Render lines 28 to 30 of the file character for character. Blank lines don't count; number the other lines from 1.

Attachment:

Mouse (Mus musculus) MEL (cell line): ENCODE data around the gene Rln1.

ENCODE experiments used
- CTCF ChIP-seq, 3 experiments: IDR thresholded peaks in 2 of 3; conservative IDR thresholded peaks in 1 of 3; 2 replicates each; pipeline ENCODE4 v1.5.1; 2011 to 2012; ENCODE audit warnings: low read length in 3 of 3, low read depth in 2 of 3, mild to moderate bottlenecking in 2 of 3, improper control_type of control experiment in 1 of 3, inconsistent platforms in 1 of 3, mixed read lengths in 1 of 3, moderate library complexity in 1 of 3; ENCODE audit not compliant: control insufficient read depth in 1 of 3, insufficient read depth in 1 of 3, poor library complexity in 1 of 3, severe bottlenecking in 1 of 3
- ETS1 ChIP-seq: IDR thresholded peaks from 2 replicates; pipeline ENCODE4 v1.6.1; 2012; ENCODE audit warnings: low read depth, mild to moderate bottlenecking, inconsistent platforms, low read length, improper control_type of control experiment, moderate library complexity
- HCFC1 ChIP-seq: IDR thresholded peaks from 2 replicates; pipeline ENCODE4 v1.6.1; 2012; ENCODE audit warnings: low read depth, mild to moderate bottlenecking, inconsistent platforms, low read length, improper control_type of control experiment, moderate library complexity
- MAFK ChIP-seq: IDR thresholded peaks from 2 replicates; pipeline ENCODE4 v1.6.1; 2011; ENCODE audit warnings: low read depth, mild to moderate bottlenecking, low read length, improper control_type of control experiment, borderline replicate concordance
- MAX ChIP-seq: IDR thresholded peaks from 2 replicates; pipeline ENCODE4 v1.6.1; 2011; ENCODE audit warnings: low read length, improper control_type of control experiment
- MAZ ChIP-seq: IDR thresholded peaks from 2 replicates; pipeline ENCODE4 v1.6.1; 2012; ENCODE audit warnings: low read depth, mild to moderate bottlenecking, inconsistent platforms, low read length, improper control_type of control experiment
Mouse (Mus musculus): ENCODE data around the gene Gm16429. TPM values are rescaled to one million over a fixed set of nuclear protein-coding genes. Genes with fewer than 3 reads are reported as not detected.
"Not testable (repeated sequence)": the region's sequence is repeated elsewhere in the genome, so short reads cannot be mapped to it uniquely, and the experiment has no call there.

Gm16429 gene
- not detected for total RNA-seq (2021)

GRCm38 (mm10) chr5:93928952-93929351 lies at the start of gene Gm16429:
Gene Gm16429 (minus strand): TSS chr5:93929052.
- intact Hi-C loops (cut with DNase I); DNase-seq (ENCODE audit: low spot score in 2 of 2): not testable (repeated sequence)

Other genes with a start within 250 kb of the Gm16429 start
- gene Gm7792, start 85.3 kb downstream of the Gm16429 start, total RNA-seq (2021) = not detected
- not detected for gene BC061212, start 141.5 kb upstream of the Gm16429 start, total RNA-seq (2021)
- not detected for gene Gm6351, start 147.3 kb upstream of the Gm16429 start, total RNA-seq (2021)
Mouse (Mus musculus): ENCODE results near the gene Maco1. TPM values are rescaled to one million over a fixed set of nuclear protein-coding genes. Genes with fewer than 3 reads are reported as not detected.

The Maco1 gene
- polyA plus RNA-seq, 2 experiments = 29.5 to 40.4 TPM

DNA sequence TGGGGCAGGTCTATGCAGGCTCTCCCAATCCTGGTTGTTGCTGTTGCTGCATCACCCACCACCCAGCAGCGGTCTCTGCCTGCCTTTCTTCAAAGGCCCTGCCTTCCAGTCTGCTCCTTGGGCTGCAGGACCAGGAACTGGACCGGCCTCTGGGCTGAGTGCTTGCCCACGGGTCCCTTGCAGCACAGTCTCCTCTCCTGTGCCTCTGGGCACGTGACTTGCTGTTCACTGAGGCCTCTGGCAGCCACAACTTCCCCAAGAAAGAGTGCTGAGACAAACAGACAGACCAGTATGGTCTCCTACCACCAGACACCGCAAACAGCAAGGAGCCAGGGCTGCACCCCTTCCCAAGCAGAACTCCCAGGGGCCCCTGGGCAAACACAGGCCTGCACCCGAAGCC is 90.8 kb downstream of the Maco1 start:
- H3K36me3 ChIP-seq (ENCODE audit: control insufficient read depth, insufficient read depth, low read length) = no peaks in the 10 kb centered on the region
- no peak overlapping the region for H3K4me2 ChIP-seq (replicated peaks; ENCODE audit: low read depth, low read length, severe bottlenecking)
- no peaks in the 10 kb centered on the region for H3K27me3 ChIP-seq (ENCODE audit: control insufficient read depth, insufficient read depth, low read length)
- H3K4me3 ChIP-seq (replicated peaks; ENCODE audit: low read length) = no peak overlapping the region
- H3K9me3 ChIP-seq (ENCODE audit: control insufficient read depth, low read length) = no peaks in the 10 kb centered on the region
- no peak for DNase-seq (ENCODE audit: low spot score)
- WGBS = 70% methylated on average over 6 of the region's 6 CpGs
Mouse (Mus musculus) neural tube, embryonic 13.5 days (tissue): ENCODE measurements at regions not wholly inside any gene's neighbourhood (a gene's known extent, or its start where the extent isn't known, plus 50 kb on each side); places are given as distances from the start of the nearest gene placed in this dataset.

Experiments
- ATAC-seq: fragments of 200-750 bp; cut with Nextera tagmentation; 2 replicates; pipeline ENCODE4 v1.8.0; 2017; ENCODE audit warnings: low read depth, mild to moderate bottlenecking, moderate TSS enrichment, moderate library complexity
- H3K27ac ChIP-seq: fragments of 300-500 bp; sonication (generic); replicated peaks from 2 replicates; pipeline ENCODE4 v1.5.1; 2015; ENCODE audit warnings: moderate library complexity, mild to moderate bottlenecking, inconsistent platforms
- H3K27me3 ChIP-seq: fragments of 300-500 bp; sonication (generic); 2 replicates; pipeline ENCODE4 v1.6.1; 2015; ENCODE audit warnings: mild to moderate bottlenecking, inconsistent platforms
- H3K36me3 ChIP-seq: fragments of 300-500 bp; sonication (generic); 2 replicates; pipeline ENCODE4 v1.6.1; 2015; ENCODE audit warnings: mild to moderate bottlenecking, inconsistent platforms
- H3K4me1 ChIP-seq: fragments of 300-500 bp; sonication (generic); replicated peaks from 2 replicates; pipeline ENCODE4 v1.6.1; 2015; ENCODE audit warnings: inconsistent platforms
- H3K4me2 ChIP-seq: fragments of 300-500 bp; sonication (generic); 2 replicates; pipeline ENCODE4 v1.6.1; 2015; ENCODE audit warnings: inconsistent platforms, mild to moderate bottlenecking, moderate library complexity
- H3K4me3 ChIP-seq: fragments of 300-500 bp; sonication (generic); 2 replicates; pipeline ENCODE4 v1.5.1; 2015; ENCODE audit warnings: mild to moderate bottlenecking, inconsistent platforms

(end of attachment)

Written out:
- H3K9me3 ChIP-seq (ENCODE audit: control insufficient read depth, low read length) = no peaks in the 10 kb centered on the region
- no peak for DNase-seq (ENCODE audit: low spot score)
- WGBS = 70% methylated on average over 6 of the region's 6 CpGs